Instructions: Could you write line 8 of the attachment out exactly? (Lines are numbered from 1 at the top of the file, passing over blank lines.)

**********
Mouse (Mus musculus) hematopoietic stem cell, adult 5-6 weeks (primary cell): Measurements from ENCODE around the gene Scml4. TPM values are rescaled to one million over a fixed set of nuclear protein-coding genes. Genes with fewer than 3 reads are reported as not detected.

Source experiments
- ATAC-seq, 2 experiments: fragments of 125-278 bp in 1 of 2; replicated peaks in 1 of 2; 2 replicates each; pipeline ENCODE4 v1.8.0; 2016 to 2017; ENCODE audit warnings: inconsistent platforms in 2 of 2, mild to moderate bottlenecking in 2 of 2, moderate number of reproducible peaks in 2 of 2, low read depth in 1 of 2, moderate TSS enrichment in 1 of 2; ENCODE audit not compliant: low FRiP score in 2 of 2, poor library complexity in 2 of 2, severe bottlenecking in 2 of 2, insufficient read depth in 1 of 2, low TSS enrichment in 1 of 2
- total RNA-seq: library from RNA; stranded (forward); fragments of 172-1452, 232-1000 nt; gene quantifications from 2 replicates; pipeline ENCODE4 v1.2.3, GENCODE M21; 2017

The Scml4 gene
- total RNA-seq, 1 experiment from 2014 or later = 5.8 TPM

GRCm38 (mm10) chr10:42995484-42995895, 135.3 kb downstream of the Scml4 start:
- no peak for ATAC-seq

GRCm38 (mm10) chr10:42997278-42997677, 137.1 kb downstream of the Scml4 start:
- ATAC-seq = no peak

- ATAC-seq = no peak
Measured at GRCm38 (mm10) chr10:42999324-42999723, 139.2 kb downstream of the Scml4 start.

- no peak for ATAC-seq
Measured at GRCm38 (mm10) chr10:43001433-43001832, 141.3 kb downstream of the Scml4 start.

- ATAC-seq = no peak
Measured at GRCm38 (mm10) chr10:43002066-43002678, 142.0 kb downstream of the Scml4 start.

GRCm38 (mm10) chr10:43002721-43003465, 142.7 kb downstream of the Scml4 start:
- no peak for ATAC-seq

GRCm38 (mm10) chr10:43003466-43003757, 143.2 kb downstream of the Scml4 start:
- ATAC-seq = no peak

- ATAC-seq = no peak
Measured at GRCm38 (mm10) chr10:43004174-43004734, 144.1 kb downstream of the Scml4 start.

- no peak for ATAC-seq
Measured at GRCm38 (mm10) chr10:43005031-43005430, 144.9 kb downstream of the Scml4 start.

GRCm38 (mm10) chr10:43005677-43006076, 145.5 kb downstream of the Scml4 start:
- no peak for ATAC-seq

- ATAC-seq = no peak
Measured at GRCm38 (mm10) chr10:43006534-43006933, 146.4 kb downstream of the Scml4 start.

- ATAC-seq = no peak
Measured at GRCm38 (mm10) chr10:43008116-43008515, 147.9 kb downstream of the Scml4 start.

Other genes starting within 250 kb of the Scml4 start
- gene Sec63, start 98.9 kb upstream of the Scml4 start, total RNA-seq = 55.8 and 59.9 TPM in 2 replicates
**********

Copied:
- no peak for ATAC-seq